More bleat, less peep coming from the Wadena County Fair - this week
But you can find barns full of equine, bovine, swine, goats, sheep and such spread throughout the fairgrounds.
WADENA — Wadena County having one the first fair events of the summer season has its perks.
Getting to show poultry during fair week is not one of them this year.
Minnesota currently has a ban on poultry events and exhibitions, which is set to expire on Friday, July 1. The Wadena County Fair started Wednesday, June 22, and is set to continue through Sunday, June 26. The Cass County Fair in nearby Pine River is going through a similar ruffling of feathers. The Minnesota Board of Animal Health announced the lifting of the ban on Wednesday, June 22.
That's not quite soon enough for poultry enthusiasts in the county who planned to show their birds on, Thursday, June 23, during the annual poultry show. It's normally an exciting show that includes chickens, turkeys, ducks and geese.
Instead, the show has shifted to 6 p.m., Tuesday, July 5, according to 4-H extension educator Kim Dailey. She expects about 50 birds will be part of the show.
4-H numbers saw a huge boost this year in Wadena County, with 212 kids showing animals this year out of 261 youth signed up for 4-H.
"This is the biggest it's been in 10 years," Dailey said.
Youth already went through interviews earlier this week to talk about their birds even though they had to keep the poultry on the farm. The move to a different date didn't have too many crowing about it as long as youth had a chance to show their hard work and compete for the best bird.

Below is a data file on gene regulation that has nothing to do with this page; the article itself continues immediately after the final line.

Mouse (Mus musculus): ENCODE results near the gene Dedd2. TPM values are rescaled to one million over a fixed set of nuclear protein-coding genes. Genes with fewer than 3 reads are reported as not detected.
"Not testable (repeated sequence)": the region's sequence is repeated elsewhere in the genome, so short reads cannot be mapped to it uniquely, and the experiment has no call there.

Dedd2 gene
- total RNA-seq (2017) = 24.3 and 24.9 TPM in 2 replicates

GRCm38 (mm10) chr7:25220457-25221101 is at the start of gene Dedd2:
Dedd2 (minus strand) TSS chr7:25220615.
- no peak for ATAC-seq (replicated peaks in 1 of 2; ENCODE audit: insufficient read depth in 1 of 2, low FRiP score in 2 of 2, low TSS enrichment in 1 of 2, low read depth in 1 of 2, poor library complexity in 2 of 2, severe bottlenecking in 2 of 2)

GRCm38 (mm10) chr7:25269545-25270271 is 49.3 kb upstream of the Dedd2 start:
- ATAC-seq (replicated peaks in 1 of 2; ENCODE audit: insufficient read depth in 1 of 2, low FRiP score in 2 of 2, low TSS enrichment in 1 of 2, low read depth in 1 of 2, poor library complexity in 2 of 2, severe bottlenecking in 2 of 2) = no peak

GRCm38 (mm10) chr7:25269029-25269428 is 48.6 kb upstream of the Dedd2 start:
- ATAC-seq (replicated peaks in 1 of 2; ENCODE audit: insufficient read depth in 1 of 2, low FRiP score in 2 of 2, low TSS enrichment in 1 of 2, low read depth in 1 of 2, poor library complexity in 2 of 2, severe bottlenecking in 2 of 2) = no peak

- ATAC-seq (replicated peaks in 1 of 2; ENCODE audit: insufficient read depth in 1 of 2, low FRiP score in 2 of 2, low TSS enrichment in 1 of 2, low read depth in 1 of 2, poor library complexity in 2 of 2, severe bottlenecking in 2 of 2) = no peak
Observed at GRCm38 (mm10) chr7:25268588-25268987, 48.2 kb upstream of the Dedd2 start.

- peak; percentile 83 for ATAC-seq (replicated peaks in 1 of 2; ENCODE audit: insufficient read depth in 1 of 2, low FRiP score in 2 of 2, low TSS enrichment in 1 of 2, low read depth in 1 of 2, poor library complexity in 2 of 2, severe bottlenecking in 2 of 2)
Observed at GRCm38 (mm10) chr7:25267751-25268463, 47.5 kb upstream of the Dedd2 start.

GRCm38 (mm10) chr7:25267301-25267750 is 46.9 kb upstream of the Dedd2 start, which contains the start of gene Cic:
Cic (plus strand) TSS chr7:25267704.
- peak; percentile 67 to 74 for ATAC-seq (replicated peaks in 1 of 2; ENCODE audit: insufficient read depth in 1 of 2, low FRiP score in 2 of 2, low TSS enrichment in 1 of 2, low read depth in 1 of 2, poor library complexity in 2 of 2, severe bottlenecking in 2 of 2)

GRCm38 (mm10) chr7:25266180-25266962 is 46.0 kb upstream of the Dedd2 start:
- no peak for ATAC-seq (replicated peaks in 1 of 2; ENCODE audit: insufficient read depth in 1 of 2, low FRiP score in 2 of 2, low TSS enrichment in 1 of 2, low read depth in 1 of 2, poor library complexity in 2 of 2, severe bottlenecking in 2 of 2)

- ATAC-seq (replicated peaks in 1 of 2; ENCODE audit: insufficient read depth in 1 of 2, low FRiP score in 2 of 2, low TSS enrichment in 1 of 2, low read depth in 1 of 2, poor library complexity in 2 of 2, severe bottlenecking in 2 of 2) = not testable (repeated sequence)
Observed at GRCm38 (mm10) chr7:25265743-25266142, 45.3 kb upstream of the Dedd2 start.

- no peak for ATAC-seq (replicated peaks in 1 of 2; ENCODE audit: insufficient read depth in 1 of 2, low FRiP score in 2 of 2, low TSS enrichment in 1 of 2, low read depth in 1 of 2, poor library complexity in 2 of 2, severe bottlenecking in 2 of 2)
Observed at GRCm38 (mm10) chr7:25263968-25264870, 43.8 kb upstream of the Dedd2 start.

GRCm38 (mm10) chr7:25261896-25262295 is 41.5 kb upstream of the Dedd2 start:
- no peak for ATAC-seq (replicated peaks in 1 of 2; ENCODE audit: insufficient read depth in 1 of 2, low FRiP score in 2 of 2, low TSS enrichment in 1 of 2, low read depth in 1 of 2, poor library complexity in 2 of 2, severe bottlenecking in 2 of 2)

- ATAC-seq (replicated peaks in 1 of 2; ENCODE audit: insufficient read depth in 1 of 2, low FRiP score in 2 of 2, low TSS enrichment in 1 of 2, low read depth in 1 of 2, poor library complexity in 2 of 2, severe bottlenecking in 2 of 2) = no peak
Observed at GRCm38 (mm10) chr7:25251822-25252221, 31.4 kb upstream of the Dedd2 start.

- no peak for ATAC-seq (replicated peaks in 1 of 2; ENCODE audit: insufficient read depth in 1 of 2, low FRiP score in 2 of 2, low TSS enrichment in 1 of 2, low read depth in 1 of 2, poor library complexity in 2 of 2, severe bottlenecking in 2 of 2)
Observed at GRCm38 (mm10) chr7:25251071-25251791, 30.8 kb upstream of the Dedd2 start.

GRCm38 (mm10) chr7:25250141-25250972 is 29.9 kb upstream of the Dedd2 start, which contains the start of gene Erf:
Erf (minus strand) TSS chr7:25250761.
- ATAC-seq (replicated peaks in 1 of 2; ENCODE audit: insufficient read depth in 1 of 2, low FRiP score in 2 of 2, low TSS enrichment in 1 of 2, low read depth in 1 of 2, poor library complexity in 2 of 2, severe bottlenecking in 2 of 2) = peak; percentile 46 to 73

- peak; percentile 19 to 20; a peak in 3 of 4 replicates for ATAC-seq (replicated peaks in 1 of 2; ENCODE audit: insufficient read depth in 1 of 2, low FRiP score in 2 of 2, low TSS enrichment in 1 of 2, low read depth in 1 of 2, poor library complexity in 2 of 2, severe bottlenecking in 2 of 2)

The ban was put in place to help fight the highly pathogenic avian influenza, or HPAI, which has hit 80 sites in Minnesota, affecting almost 3 million birds. The last reported case in the state was on May 31 in a backyard flock in Becker County in northwest Minnesota.
Iowa, the state with the most cases in the 2022 outbreak with more than 13 million birds affected, announced earlier this month that it was ending its ban on poultry exhibitions. North Dakota reported its last case on June 6 and South Dakota on May 20.
Board of Animal Health Interim State Veterinarian Dr. Linda Glaser said people exhibiting poultry and other livestock still to be mindful of biosecurity.
The state recommends keeping animals that are brought to a fair or exhibit isolated for 21 after being brought home after the event.
"That's not just this year, that is something we recommend all the time," Glaser said in an interview.
For those with livestock but who might be attending a fair, Glaser reminds them to change out of the shoes they wore at the fair before attending to their own livestock.
"We don't want to track anything back," she said.
Jeff Beach, with AgWeek contributed to this article.